3-D flash cameras destined to meet carbonaceous asteroid

3-D flash light detection and ranging (lidar) cameras developed by Advanced Scientific Concepts (ASC; Santa Barbara, CA, USA) have been chosen for the OSIRIS-REx planetary science mission that will return a sample of a carbonaceous asteroid to Earth in 2016.

3D flash camera destined to meet carbonaceous asteroid
3D flash camera destined to meet carbonaceous asteroid

3-D flash light detection and ranging (lidar) cameras developed by Advanced Scientific Concepts (ASC; Santa Barbara, CA, USA) have been chosen for the OSIRIS-REx planetary science mission that will return a sample of a carbonaceous asteroid to Earth in 2016.

3-D Flash lidar cameras operate and appear very much like 2-D digital cameras. The sensors in the cameras have rows and columns of pixels similar to 2-D digital cameras, but are also able to measure depth and intensity.

To do so, a pulsed laser illuminates the objects in front of the sensor. The reflected light is collected by the array of pixels, each of which samples the incoming photon stream and images depth and location, as well as reflective intensity. Each pixel has independent triggers and counters to record the time-of-flight of the laser light pulse to an object.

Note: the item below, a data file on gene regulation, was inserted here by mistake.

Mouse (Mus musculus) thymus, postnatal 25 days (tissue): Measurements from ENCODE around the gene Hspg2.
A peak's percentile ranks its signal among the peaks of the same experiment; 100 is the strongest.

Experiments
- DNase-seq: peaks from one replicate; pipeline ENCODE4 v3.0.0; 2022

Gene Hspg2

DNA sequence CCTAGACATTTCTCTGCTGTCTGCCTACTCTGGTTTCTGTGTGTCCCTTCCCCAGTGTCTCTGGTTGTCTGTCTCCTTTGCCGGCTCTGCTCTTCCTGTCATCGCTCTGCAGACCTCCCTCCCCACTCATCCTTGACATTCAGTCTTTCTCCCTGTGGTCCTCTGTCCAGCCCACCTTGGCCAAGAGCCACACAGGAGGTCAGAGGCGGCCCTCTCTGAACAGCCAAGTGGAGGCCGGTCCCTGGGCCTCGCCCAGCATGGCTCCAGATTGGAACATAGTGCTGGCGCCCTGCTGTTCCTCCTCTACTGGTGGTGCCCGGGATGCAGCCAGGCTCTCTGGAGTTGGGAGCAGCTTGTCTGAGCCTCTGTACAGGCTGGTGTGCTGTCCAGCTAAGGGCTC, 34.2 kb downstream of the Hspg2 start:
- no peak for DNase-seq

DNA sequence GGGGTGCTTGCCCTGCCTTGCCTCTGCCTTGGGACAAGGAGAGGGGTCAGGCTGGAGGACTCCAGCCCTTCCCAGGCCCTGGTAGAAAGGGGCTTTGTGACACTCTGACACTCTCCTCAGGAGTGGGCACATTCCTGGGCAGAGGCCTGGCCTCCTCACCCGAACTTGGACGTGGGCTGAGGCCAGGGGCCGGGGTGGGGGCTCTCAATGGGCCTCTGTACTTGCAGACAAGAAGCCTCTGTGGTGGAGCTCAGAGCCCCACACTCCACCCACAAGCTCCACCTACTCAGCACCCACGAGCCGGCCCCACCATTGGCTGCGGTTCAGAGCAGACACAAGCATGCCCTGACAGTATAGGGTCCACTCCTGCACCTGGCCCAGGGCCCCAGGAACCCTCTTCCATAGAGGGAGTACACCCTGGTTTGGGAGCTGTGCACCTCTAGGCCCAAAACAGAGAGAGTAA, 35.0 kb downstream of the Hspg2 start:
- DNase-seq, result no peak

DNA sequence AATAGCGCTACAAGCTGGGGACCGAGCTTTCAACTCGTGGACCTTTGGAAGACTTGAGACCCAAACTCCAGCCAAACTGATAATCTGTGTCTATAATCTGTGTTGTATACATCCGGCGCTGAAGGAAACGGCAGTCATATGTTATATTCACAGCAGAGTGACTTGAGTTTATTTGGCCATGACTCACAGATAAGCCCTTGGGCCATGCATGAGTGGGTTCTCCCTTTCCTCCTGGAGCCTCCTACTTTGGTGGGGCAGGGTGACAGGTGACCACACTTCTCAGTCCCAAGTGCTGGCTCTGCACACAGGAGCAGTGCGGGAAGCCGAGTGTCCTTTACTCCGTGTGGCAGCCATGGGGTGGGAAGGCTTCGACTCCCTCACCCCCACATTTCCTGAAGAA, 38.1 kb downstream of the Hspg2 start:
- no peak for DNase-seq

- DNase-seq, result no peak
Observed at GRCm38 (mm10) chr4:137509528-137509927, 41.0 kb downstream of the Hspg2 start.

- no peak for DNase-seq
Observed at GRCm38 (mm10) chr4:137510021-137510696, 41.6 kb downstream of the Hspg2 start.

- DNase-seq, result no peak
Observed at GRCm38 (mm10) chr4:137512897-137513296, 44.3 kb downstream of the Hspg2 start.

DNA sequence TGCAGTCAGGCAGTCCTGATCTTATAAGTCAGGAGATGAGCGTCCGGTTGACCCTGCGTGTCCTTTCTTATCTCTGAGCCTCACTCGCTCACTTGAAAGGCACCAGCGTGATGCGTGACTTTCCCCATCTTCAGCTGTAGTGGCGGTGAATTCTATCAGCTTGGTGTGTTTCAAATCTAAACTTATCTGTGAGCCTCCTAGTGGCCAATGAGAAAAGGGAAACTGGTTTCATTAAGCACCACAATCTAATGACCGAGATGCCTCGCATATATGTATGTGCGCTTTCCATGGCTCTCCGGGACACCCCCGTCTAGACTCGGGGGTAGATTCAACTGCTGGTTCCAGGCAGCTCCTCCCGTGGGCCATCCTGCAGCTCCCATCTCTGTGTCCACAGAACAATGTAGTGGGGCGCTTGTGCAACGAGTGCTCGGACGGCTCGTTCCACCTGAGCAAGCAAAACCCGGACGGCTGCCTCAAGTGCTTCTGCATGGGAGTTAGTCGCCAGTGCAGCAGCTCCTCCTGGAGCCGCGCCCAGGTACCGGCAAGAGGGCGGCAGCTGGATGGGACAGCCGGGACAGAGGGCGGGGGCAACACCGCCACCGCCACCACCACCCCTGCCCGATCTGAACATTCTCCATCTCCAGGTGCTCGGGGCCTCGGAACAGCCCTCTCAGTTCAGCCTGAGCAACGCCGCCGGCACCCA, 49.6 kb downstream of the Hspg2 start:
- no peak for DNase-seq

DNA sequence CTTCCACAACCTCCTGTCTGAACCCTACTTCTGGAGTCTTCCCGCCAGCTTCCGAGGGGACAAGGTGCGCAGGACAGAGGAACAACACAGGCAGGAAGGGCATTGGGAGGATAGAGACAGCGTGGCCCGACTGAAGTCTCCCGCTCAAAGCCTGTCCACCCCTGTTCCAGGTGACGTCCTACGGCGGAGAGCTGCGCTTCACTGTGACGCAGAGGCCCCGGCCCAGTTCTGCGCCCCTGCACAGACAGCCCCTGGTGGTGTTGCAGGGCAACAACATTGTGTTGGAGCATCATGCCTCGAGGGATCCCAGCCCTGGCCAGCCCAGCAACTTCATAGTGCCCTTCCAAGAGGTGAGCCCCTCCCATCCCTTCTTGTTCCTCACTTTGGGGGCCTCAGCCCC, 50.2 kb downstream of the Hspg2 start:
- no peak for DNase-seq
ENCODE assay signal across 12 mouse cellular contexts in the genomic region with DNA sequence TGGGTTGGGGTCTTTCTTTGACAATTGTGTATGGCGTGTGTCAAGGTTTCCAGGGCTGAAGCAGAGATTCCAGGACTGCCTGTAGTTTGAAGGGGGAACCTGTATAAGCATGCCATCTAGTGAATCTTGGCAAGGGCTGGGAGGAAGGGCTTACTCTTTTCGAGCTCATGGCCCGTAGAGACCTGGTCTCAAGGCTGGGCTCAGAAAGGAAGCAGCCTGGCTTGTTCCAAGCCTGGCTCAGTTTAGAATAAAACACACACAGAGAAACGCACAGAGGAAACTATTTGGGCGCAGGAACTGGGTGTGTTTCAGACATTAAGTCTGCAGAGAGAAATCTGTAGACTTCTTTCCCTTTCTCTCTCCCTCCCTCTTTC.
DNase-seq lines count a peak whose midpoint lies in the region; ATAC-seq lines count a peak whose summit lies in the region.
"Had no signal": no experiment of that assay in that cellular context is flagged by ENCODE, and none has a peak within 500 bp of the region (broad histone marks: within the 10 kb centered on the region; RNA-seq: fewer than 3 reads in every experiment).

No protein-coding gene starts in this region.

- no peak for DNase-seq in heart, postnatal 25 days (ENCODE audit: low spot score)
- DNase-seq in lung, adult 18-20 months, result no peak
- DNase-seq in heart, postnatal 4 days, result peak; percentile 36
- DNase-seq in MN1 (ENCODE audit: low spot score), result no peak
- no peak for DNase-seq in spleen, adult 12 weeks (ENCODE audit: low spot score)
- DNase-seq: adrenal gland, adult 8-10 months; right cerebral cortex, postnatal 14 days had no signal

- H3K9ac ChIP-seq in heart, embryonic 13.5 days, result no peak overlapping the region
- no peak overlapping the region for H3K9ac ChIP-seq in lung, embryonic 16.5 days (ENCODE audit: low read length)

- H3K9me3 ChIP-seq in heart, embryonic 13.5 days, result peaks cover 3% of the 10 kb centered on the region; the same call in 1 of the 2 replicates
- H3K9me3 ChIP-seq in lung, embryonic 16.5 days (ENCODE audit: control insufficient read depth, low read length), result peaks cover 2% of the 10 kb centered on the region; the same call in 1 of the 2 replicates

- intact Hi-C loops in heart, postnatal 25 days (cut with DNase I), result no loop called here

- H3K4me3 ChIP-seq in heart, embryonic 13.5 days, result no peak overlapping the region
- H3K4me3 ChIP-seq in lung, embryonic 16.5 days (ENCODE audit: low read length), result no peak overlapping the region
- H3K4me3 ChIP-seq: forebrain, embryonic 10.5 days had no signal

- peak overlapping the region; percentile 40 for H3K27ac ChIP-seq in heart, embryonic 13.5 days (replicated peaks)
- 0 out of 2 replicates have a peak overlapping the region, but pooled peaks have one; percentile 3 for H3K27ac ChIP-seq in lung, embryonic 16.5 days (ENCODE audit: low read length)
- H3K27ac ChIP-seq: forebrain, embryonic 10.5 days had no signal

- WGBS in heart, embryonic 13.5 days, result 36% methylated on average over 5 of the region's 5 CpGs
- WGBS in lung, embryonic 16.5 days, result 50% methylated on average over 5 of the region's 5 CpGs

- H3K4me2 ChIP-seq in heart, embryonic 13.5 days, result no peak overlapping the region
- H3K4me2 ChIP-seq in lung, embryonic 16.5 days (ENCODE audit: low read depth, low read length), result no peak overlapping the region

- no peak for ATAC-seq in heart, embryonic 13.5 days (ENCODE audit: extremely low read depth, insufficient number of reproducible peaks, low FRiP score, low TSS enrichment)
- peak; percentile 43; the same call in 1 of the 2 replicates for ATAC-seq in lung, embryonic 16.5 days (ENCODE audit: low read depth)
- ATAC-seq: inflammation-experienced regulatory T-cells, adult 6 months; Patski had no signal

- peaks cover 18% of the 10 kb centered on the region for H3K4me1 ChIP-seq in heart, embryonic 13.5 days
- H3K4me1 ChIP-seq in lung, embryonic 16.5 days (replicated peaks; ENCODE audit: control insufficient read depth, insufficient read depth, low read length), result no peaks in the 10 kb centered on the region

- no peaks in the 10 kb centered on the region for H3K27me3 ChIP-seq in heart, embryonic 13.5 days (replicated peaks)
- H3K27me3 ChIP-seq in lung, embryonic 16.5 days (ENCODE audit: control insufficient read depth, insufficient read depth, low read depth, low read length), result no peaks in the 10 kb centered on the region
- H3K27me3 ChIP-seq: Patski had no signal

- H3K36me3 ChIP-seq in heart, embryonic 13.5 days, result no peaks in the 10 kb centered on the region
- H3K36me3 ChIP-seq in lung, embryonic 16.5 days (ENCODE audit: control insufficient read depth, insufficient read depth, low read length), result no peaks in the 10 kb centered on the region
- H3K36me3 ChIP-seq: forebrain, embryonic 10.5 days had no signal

The lidar cameras will be used by the spacecraft’s guidance navigation and control systems to determine the spacecraft range to the surface of the so-called 1999 RQ36 asteroid as well as evaluating its approach to potential sample sites.

“The OSIRIS-REx sample return mission is of major importance in revealing the origin of volatiles and organics that led to life on Earth. Being able to accurately range to the asteroid surface allows us to monitor the target profile and ensure that we are on a safe approach trajectory, with the possibility of multiple approaches if necessary,” says University of Arizona’s (Tucson, AZ, USA) Professor Dante Lauretta, the principal investigator overseeing the mission.

-- by Dave Wilson, Senior Editor, Vision Systems Design

More in Home